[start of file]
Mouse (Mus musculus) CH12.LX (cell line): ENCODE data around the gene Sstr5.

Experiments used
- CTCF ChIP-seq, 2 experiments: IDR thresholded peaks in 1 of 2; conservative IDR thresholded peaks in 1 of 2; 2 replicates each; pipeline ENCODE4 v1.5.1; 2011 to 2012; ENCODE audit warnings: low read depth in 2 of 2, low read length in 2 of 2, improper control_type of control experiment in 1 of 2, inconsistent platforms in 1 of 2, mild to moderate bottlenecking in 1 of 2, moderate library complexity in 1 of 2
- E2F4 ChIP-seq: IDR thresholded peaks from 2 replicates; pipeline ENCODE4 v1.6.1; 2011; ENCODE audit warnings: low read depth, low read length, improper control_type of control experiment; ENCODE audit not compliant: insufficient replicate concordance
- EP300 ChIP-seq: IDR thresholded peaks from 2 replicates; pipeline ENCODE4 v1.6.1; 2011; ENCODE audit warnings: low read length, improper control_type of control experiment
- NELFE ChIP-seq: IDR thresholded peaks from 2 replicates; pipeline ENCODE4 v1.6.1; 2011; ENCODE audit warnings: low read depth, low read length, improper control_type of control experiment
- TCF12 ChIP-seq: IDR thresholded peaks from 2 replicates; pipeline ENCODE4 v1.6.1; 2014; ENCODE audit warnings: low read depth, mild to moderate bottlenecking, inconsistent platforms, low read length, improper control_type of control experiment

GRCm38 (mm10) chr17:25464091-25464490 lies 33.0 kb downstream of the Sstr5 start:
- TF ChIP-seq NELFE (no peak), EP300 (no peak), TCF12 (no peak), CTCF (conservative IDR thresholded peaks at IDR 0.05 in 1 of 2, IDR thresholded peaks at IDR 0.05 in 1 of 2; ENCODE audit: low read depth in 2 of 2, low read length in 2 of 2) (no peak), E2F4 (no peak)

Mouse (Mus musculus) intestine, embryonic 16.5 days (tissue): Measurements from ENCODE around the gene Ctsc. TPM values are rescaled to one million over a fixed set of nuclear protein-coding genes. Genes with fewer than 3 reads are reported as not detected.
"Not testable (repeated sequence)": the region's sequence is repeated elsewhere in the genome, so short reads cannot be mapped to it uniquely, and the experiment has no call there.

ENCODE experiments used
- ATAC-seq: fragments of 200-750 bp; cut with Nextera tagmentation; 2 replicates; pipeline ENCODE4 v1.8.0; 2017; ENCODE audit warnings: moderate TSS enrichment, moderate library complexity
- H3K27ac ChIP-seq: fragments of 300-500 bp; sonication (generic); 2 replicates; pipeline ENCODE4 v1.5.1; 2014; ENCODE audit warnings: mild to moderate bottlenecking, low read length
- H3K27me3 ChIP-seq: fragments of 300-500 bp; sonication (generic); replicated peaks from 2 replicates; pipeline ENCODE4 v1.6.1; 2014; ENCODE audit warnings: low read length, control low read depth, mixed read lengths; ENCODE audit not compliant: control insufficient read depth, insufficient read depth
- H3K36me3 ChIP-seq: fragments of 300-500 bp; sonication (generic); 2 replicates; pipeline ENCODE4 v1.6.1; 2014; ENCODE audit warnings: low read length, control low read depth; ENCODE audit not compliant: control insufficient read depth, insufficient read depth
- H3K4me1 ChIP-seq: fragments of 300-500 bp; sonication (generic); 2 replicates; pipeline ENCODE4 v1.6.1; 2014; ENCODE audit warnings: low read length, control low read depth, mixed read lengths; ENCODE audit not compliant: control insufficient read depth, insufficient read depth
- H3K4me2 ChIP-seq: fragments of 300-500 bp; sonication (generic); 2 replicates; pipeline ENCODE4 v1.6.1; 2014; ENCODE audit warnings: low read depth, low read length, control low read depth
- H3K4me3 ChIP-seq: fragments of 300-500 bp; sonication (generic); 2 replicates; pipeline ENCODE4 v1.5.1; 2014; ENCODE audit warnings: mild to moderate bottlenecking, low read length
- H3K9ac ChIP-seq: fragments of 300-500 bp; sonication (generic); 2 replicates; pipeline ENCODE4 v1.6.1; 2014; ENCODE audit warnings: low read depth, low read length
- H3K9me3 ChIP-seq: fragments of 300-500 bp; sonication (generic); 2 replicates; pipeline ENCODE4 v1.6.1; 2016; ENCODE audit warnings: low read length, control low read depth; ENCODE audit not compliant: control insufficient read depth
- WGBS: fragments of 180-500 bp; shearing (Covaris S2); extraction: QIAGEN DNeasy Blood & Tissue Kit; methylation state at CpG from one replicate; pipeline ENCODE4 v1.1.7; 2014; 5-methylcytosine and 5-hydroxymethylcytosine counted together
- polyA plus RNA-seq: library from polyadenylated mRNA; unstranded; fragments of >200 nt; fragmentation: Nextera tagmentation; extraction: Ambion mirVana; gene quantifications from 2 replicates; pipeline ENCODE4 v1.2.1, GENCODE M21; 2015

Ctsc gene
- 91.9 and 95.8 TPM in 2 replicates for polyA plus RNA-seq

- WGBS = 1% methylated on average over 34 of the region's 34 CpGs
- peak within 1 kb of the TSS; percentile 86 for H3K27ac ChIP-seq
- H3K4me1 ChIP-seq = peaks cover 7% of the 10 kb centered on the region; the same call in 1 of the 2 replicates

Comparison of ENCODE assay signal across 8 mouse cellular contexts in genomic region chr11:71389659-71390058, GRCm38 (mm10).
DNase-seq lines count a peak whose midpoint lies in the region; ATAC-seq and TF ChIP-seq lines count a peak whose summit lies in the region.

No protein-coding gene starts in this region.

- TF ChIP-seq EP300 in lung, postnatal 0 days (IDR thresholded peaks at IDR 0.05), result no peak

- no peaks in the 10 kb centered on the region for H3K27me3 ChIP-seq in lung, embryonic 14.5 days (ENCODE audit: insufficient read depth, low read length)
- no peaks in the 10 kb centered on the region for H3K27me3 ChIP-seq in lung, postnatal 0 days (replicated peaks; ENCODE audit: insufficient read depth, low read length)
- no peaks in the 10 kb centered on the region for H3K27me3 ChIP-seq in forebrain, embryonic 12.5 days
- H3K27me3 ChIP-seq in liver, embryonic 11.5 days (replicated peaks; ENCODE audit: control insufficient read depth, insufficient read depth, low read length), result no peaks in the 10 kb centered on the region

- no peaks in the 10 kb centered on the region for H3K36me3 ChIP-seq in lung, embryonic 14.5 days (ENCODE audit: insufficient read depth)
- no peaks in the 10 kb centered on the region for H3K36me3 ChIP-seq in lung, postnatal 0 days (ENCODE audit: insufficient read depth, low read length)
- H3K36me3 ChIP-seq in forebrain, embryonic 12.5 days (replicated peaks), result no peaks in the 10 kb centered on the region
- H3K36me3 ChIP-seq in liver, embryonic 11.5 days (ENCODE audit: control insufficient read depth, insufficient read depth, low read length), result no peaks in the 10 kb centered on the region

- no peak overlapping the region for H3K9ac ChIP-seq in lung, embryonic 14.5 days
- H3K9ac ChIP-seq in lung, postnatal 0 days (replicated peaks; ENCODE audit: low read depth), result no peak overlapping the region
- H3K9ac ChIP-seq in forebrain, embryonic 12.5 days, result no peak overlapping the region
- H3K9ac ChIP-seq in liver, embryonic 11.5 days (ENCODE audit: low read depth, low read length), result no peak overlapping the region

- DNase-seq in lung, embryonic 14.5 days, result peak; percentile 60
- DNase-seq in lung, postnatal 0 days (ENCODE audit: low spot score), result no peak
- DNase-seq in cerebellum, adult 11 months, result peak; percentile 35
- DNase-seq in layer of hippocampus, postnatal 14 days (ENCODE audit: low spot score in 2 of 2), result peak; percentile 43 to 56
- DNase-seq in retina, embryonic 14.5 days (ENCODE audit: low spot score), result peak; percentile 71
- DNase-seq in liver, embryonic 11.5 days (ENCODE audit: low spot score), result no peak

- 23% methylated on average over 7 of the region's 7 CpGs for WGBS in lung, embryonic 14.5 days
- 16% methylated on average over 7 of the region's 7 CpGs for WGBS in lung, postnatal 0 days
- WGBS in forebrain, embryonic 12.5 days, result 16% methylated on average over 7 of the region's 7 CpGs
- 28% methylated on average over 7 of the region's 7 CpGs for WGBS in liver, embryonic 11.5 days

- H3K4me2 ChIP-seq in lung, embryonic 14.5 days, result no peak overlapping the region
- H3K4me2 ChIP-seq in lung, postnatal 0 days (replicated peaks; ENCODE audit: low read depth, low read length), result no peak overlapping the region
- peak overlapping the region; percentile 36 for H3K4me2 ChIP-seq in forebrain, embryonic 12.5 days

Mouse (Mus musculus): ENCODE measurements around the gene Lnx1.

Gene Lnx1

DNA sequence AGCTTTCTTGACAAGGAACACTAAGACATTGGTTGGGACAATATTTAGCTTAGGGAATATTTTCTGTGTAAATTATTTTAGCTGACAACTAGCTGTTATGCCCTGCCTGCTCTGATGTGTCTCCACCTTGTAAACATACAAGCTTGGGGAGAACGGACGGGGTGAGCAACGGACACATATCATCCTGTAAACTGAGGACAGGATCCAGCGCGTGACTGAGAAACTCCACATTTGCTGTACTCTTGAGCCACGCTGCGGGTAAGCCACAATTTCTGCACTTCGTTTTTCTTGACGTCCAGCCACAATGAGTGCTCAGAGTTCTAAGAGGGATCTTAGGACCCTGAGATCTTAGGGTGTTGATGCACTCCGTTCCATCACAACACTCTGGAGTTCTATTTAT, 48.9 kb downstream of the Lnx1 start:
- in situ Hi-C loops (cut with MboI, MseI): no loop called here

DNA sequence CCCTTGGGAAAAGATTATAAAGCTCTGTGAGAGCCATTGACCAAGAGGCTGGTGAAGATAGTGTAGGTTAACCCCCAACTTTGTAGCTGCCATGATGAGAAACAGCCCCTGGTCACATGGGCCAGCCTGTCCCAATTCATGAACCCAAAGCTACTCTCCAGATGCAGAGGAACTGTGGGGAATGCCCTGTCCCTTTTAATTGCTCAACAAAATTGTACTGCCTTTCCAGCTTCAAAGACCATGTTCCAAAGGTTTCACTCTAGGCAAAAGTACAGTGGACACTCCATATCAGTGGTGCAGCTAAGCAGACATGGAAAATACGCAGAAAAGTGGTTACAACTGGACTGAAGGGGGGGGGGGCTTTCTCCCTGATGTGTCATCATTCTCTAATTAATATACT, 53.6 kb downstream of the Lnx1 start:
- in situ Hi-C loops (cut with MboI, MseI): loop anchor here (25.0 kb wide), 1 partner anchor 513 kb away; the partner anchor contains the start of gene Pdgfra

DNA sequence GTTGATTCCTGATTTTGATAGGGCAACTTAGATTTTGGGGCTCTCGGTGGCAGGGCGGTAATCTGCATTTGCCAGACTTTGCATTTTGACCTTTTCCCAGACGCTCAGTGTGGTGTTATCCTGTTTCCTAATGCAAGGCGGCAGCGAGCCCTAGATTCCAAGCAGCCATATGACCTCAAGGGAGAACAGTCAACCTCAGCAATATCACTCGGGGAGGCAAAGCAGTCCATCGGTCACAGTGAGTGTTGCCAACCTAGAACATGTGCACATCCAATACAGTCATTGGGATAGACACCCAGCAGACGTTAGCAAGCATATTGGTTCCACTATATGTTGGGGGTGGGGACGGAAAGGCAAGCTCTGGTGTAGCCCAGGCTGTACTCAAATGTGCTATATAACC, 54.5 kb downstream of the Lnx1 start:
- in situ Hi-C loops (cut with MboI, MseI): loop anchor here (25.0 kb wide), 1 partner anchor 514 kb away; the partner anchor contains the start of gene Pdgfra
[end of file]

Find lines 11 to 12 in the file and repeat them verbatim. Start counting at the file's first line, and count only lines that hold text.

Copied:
"Not testable (repeated sequence)": the region's sequence is repeated elsewhere in the genome, so short reads cannot be mapped to it uniquely, and the experiment has no call there.

ENCODE experiments used